How to Access a C++ lib that is linked into a Fortran dll from C#

How to Access a C++ lib that is linked into a Fortran dll from C#

Hi,

this one sounds more complicated then it is.

I have a C++ lib that is linked into a Fortran dll. Now I want to access some functions of this C++ lib from a C# program. But the program doesn´t find the entry point. Calling Fortran routines is no problem.

Could it be that I can just call the C++ lib from the Fortran dll and not from a program that uses that dll?

Thanks in advance,
Markus

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Are the C++ library routines exported from the DLL?  If not, then you need to do that.

Not yet :-)

So, I have to write an interface and an DLLEXPORT in these interfaces?

Best Reply

You basically need to tell the linker when it creates the DLL the names of the C++ functions that need to be exported.  There are at least three ways of doing this (similar to the three ways that exist for Fortran exports):

- You put some magic declaration stuff in the C++ code that tells the compiler that the function is to be exported - with MS C++ you put __declspec(dllexport) in the function prefix.  This is the equivalent of !DEC$ DLLEXPORT in ifort.  The compiler will flag the procedure in the resulting object file so the linker exports it.

- you supply the linker with a module definition file (.def) that tells it the linker symbol for each function to be exported in an EXPORTS section.

- you tell the linker the symbols of the functions to be exported on the command line using the /EXPORT linker command line option.

For C++ code with C++ linkage (stuff not declared extern "C") the linker symbol for the function is mangled brutally from the actual in-source fucction name in order to implement C++'s ability to override functions.  That means that the first option is probably best.  Otherwise you can use the dumpbin utility on the C++ library to see what the symbol is for a particular function.

Thanks, I´ll modify and test my code.

Quote:

IanH wrote:

That means that the first option is probably best (i.e., - You put some magic declaration stuff in the C++ code that tells the compiler that the function is to be exported - with MS C++ you put __declspec(dllexport) in the function prefix).

If the code is going to be used in multiple applications and by multiple users over a period of time (i.e., multiple revisions may come into play), then consider the module definition file option.  That is my scenario usually and hence I prefer the .def files.  A side benefit is the code doesn't become ugly with all the export specifications thrown in its midst which may need to be tweaked or further modified with preprocessor macros if one moved to another compiler.

Here's a link to Microsoft's MSDN site that explains the export function options:

Quote:

To determine which method to use to export functions (a .def file or the __declspec(dllexport) keyword), answer the following questions:

  • Will you be continuing to add additional exported functions?

  • Who is using your DLL? For example, is it a third-party DLL used by many executables that you cannot rebuild or is the DLL used only by applications that you can easily rebuild?

Pros and Cons of Using .DEF Files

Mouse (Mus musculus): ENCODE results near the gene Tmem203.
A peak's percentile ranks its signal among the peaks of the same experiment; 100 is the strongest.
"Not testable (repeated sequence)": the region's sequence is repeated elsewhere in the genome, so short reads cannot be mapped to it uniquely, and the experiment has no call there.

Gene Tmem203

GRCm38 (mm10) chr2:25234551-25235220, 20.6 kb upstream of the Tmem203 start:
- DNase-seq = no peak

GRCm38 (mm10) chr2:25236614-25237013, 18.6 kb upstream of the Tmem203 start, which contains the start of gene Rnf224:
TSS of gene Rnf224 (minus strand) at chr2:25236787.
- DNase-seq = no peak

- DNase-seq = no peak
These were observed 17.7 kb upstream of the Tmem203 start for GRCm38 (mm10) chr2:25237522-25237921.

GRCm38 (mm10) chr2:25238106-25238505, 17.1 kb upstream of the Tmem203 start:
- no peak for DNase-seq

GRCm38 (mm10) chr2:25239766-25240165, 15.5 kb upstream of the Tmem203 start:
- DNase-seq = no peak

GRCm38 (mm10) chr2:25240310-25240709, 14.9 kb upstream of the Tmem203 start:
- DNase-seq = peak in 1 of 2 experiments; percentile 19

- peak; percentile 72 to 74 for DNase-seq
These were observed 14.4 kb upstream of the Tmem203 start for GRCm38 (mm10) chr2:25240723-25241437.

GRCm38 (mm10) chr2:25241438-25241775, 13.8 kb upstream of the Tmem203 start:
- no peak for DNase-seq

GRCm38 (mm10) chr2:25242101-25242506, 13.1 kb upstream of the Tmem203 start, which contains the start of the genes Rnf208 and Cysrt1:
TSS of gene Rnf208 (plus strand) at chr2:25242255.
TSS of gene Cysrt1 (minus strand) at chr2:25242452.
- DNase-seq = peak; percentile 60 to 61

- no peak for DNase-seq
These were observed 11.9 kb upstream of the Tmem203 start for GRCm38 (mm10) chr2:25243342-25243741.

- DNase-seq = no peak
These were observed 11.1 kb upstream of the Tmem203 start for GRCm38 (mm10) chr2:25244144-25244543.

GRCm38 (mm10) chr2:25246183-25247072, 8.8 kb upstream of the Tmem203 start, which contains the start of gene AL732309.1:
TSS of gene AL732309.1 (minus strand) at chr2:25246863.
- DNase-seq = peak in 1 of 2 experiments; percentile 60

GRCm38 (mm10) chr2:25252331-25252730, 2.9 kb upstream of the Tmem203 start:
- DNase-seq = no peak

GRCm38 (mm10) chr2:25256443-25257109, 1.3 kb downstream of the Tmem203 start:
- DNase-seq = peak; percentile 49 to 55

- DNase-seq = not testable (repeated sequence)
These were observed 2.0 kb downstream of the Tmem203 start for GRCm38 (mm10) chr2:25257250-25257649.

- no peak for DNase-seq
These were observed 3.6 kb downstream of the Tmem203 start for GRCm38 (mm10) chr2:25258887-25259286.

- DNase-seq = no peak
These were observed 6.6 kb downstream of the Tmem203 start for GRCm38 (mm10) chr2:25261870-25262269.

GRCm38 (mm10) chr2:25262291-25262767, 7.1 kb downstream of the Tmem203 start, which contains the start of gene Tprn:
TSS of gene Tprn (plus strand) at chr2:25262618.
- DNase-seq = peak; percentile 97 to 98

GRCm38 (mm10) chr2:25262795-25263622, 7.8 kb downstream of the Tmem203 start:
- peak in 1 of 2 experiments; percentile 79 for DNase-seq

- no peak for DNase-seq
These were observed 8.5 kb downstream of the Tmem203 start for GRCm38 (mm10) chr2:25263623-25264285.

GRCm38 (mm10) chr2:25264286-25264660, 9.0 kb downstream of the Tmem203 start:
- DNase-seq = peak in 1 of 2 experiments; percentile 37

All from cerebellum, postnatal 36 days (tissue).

Exporting functions in a .def file gives you control over what the export ordinals are. When you add additional exported functions to your DLL, you can assign them higher ordinal values (higher than any other exported function). When you do this, applications using implicit linking do not have to relink with the new import library that contains the new functions. This is very important, for example, if you are designing a third-party DLL for use by many applications. You can continue to enhance your DLL by adding additional functionality while at the same time ensuring that existing applications continue to work properly with the new DLL. The MFC DLLs are built using .def files.

Another advantage to using a .def file is that you can export functions using the NONAME attribute, which places only the ordinal in the exports table in the DLL. For DLLs with a large number of exported functions, using the NONAME attribute can reduce the size of the DLL file. For information about writing a module definition statement, see Rules for Module-Definition Statements. For more information about ordinal export, see Exporting Functions from a DLL by Ordinal Rather Than by Name.

The major disadvantage of using .a def file is that if you are exporting functions in a C++ file, you either have to place the decorated names in the .def file or define your exported functions with standard C linkage by using extern "C" to avoid the name decoration done by the compiler.

If you need to place the decorated names in the .def file, you can obtain them by using the DUMPBIN tool or by using the linker /MAP option. Note that the decorated names produced by the compiler are compiler specific. If you place the decorated names produced by the Visual C++ compiler into a .def file, applications that link to your DLL must also be built using the same version of Visual C++ so that the decorated names in the calling application match the exported names in the DLL's .def file.

Pros and Cons of Using __declspec(dllexport)

Using __declspec(dllexport) is convenient because you do not have to worry about maintaining a .def file and obtaining the decorated names of the exported functions. This method is suitable if, for example, you are designing a DLL for use with an application that you control. If you rebuild the DLL with new exports, you also have to rebuild the application because the decorated names for exported C++ functions might change if you recompile with a different version of the compiler.

What do you want to do?

What do you want to know more about?

See Also

Concepts
Exporting from a DLL
 

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